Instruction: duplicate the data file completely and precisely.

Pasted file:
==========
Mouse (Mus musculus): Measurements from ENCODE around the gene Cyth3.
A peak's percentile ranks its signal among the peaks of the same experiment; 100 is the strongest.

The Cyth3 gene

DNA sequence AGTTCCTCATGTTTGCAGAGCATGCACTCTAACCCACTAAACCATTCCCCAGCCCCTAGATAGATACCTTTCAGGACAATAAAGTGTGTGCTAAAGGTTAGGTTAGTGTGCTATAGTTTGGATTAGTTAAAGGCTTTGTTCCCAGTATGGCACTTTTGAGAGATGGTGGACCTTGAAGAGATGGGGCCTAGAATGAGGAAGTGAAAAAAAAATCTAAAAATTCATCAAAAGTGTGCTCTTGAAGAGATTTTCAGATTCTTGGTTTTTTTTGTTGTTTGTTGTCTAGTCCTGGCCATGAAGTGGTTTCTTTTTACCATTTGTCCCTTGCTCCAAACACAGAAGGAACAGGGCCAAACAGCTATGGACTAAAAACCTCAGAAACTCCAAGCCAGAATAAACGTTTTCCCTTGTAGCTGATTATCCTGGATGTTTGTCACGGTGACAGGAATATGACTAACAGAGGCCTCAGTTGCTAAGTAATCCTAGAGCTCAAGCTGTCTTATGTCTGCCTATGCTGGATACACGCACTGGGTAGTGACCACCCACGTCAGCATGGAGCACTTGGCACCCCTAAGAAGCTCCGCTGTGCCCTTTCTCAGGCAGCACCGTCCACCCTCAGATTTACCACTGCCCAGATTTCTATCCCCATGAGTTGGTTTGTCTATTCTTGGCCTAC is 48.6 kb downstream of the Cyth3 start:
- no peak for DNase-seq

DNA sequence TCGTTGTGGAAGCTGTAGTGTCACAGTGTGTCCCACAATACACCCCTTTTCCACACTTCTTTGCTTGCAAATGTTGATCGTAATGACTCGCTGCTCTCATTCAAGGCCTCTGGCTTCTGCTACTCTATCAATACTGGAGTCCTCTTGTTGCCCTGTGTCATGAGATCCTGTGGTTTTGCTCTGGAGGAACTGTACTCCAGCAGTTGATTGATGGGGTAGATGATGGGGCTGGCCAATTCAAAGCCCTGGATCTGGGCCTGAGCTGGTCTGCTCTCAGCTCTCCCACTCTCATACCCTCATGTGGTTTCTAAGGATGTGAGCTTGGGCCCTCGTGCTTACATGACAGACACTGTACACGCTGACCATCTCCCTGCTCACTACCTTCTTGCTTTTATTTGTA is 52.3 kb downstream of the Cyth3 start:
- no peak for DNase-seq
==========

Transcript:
Mouse (Mus musculus): Measurements from ENCODE around the gene Cyth3.
A peak's percentile ranks its signal among the peaks of the same experiment; 100 is the strongest.

The Cyth3 gene

DNA sequence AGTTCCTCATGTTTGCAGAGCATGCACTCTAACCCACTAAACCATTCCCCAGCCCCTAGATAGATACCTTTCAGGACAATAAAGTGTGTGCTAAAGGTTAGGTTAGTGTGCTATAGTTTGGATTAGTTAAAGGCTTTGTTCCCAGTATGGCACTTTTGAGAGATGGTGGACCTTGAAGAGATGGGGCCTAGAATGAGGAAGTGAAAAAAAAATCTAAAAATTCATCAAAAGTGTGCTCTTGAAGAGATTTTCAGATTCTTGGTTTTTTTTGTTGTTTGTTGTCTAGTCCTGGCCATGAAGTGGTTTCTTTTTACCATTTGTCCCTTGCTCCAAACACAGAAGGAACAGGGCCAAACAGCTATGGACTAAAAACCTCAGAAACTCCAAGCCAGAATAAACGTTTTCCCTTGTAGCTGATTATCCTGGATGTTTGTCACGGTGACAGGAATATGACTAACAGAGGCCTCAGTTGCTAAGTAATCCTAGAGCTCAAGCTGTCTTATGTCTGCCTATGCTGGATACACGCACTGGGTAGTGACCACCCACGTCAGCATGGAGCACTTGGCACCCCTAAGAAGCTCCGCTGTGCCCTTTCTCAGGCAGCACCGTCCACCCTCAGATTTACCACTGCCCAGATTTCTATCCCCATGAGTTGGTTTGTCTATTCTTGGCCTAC is 48.6 kb downstream of the Cyth3 start:
- no peak for DNase-seq

DNA sequence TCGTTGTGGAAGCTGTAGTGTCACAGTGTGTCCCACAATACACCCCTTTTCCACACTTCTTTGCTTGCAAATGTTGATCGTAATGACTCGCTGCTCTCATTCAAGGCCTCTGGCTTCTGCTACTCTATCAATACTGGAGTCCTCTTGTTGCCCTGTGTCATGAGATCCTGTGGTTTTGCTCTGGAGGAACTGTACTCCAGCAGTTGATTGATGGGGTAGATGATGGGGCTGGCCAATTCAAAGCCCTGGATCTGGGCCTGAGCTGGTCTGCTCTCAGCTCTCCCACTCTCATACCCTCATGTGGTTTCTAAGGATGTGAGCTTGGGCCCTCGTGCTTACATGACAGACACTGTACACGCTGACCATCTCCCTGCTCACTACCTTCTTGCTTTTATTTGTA is 52.3 kb downstream of the Cyth3 start:
- no peak for DNase-seq